New Toyota Ad Again Attacks Plug-In Electric Cars: Video

FEB 13 2019 BY MARK KANE 155

Self-charging hybrid?

In a new ad for the 2019 Corolla hybrid, Toyota again decided to take a cheap shot at plug-in electric cars by showing a recharging EV left behind in the dust.

Moreover, the conventional hybrid car was called a “self-charging hybrid” to underline that it doesn’t need charging points. With such an approach, we could easily bounce the ball the other way and say that Toyota’s hybrids are just gasoline cars, with a slightly more efficient drivetrain. But those hybrids get left behind when they need to fuel up.

Well, all-electric cars are the future. Toyota will feel the effects of its propaganda when it is eventually forced to introduce BEVs to its customers. Those customers will remember these anti-EV ads, we hope.

The start of an exciting new era for the world’s best-selling car.

Watch the new UK TV advert for the Toyota Corolla, which demonstrates how the Corolla’s new hybrid powertrain makes it the no-compromise choice of today.”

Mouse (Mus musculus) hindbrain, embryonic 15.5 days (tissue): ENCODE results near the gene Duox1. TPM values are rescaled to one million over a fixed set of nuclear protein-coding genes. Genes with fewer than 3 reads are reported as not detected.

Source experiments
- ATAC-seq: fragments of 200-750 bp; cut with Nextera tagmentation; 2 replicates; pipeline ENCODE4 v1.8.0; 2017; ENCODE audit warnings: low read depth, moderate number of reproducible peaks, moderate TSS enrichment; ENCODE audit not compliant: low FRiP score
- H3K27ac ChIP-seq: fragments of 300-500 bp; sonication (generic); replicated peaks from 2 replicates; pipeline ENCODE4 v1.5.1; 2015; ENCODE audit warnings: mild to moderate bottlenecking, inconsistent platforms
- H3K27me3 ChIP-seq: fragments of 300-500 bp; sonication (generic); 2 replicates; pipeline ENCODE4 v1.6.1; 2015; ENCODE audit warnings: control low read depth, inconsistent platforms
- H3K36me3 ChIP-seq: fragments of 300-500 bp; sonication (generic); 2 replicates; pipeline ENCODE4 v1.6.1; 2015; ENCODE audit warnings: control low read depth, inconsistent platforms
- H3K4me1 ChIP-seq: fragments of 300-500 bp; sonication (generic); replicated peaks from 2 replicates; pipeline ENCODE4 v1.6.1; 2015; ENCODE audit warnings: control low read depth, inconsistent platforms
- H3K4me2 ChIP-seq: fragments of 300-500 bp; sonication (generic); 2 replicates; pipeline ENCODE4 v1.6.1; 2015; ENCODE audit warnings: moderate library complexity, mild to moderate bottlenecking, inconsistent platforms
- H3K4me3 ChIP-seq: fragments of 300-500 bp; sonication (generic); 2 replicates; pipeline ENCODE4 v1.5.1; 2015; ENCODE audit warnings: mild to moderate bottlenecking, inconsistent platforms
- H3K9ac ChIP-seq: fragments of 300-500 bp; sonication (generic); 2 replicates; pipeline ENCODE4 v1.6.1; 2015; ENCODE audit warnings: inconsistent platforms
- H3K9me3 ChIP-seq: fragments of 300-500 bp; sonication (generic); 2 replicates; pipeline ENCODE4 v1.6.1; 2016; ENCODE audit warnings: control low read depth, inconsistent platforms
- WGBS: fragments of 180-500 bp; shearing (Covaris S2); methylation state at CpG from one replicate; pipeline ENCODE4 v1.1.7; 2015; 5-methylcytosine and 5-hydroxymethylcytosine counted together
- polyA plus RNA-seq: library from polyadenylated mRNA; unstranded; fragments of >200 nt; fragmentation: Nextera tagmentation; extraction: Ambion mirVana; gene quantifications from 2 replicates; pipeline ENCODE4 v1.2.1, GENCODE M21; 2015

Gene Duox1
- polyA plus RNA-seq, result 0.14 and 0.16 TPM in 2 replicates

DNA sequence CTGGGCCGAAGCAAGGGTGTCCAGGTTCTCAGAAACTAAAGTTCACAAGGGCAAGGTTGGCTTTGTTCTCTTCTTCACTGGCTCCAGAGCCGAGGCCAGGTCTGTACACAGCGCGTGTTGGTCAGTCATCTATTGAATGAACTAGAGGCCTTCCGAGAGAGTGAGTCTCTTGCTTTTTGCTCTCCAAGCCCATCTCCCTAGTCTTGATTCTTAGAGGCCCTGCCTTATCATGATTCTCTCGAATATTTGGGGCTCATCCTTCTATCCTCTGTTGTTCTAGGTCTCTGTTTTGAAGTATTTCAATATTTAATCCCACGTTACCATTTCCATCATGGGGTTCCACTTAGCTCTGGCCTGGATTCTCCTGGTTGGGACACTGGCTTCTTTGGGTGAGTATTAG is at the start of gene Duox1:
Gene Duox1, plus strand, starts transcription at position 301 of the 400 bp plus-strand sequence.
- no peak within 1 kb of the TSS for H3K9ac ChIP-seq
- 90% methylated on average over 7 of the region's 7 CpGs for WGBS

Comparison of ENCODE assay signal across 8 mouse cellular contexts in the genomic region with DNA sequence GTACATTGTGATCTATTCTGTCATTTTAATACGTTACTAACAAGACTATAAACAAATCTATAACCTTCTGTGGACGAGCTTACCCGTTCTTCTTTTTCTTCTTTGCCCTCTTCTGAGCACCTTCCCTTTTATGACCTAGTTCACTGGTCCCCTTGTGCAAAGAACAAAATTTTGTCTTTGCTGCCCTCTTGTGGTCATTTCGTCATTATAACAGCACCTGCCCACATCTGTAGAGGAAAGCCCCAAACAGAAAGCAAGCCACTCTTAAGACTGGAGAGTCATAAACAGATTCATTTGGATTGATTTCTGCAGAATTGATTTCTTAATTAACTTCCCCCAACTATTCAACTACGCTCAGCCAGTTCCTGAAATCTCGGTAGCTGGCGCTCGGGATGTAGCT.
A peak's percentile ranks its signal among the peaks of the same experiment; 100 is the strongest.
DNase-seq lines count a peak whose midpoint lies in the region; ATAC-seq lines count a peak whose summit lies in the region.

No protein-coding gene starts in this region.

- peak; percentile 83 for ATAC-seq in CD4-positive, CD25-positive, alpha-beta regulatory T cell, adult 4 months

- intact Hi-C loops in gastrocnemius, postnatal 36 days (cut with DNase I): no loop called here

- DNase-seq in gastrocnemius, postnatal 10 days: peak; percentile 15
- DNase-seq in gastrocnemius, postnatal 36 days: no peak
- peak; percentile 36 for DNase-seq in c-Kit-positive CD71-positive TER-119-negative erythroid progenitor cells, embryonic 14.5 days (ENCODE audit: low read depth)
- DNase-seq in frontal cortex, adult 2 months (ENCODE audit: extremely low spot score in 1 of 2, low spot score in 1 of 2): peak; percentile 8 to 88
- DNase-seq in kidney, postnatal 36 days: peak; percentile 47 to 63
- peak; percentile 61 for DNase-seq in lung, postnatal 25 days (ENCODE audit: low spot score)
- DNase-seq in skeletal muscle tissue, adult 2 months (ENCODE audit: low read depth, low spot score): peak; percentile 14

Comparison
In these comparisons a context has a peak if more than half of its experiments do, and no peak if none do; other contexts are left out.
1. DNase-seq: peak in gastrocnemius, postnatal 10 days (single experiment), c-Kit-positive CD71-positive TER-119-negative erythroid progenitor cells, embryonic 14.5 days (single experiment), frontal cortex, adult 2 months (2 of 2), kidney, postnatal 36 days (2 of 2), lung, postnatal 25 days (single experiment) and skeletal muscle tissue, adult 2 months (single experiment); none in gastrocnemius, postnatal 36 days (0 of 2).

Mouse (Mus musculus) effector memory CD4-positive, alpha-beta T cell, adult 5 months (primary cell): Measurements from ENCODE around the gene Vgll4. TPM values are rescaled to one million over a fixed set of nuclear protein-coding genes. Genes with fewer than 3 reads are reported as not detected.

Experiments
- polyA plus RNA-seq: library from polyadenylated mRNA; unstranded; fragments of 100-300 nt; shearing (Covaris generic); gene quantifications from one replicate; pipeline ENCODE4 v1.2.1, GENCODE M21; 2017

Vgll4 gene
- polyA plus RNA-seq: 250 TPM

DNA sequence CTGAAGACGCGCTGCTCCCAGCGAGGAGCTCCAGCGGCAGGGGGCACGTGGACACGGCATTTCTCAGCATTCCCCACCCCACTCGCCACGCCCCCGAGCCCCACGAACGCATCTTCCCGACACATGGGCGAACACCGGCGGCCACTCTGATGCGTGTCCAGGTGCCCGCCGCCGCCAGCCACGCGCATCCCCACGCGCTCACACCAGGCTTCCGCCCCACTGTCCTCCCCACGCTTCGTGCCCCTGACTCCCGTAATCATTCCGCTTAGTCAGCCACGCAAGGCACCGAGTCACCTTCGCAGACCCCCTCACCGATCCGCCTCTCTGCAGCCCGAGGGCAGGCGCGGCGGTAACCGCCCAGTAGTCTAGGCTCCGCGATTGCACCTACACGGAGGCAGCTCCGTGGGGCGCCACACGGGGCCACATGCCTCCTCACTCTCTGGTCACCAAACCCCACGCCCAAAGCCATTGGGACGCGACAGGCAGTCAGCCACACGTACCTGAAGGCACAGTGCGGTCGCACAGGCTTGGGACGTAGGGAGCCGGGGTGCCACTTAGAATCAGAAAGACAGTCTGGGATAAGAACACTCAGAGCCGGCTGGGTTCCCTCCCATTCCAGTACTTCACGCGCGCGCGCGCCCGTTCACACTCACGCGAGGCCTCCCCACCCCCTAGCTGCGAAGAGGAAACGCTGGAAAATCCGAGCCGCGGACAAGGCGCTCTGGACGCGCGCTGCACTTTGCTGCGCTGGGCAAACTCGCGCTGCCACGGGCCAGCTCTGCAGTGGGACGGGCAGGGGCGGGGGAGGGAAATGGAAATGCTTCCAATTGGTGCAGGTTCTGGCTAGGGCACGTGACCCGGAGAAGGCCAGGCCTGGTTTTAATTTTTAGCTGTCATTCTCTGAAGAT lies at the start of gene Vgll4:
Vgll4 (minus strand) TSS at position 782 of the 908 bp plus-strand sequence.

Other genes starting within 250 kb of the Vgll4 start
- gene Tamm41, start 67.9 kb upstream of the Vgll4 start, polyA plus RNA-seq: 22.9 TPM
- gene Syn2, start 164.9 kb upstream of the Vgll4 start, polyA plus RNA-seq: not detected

Toyota Corolla 2019 TV Advert – 60″

Categories: Toyota, Videos

Tags: ,

Leave a Reply

155 Comments on "New Toyota Ad Again Attacks Plug-In Electric Cars: Video"

newest oldest most voted

According to Manager Magazin, Toyota and the Japanese government is strongly promoting hydrogen development, with political consensus built across the nation.
“Japan too is fully committed to a “hydrogen society” and wants to largely switch its energy industry and mobility to hydrogen by 2050.”
This confirms that Japanese government and society want hydrogen.